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The government’s not telling even half the truth about pensions

Danny Alexander’s line on pensions is simple, clear – and wrong. It is this: public sector pensions are ’unaffordable’, out of synch with private pensions, and have to be ‘reformed’. Payments into pension schemes therefore have to be increased – for teachers, medics and local government workers their contributions could double from next April. The retirement age has to rise – from 60 to 66 by 2020, hitting particularly hard women now aged 53-55. And pensions, when finally received, have to be cut back – by changing the accrual rate from final salary to average over working life.

The result is that local government workers, faced with an average additional 3% increase in their contributions which will then yield a much reduced pensions, are likely to abandon the local government pension scheme in droves as no longer worthwhile, thus adding to the State’s welfare bill in retirement and perhaps collapsing the investment funds which this pension scheme feeds. It was fear of this that forced the Government to put up Alexander to go public on their case even while still in negotiations, throwing in concessions to the lowest paid to keep them in the scheme and to divide and rule the unions over any strike action. But the Government case is misleading for much deeper reasons too.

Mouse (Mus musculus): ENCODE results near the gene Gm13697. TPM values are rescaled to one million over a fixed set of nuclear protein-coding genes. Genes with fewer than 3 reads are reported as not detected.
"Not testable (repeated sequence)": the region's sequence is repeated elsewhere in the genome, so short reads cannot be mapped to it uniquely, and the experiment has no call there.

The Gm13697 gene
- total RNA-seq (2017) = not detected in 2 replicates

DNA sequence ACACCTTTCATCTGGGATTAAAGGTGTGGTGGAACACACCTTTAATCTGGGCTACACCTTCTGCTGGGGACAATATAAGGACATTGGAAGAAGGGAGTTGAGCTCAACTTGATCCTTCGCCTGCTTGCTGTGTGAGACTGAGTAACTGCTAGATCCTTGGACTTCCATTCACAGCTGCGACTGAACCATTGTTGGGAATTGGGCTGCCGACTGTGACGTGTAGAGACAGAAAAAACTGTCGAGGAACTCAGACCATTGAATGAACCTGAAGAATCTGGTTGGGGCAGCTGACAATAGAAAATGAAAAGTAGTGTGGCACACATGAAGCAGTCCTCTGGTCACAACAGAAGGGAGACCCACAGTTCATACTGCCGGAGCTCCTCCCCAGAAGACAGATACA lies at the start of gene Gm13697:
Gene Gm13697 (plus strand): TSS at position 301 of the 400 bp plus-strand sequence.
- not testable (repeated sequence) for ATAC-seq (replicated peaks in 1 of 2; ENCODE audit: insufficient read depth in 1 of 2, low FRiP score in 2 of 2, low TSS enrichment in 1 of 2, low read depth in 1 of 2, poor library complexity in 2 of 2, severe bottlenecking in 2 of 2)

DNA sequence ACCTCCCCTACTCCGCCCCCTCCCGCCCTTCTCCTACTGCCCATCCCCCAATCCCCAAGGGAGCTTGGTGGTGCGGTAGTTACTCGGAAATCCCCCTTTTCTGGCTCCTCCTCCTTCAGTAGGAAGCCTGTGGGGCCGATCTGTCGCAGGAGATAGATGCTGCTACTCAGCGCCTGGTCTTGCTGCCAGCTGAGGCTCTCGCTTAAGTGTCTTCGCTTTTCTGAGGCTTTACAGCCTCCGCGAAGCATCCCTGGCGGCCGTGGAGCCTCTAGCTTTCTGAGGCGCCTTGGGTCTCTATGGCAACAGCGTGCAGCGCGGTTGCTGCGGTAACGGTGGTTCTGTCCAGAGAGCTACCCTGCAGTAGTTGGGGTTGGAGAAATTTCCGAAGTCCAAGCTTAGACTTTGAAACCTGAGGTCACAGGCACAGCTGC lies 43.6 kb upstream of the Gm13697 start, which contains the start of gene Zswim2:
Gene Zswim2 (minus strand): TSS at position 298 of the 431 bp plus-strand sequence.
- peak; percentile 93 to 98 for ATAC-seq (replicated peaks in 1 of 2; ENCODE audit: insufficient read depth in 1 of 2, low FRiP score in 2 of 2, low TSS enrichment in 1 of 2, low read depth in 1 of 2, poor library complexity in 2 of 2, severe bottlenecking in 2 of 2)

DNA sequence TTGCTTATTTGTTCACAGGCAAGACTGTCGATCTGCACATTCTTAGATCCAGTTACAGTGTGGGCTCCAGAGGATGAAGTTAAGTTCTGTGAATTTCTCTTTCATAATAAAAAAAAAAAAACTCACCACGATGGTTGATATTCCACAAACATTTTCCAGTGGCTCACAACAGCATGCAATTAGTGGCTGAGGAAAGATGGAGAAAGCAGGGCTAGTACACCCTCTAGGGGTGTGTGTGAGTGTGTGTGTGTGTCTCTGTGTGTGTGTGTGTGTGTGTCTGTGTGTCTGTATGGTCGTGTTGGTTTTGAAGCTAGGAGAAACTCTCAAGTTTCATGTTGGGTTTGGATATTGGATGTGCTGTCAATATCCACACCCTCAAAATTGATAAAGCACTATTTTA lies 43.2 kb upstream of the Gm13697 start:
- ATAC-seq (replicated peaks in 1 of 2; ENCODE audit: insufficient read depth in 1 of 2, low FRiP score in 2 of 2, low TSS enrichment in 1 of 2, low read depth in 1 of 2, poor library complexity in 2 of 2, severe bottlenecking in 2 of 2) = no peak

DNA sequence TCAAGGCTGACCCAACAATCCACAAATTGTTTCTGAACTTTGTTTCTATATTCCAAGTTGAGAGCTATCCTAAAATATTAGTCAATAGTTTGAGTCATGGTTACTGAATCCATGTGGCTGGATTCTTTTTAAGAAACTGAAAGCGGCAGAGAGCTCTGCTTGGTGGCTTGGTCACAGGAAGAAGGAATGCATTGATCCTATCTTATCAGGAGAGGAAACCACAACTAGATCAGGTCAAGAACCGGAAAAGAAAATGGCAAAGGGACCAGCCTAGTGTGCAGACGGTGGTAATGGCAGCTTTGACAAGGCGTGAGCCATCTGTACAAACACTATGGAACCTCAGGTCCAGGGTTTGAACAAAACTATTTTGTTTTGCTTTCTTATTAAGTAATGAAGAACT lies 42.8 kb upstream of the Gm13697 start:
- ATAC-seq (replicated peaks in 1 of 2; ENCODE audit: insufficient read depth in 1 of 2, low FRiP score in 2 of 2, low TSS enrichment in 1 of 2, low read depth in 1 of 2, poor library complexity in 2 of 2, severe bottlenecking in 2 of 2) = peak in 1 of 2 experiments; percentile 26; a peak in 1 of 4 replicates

Public pensions are not unaffordable; it’s just that the government’s £650bn public spending allocates priorities elsewhere – corporate welfare, bank bailouts, defence expenditure (Trident: what for ?), and tax breaks for the richest. In fact, UK public sector and state pensions are among the lowest in the OECD: the average local government pension is £4,000 a year (try living on £80 a week, David Cameron).

The problem isn’t with public sector pensions, it’s rather with the spectacular failure of private ones. It’s ironic that the private sector pension funds are meant to ‘relieve’ the State of its supposed pensions burden when in reality private pensions are usually so meagre that the State has to prop them up with Income Support as a last resort to get them up to the poverty line.

If there is a pension ‘crisis’, it’s that there are too many people in poverty in their old age because of low wages, unemployment and a massive shift in income distribution away from wages towards profits over the last 50 years.


  1. MattNW5 says:

    So – the free money tree isn’t throwing off enough money. Now there’s a shock.

  2. Martin Hayes says:

    OECD documents also highlight the enormous unfunded liabilities in UK public sector pensions.

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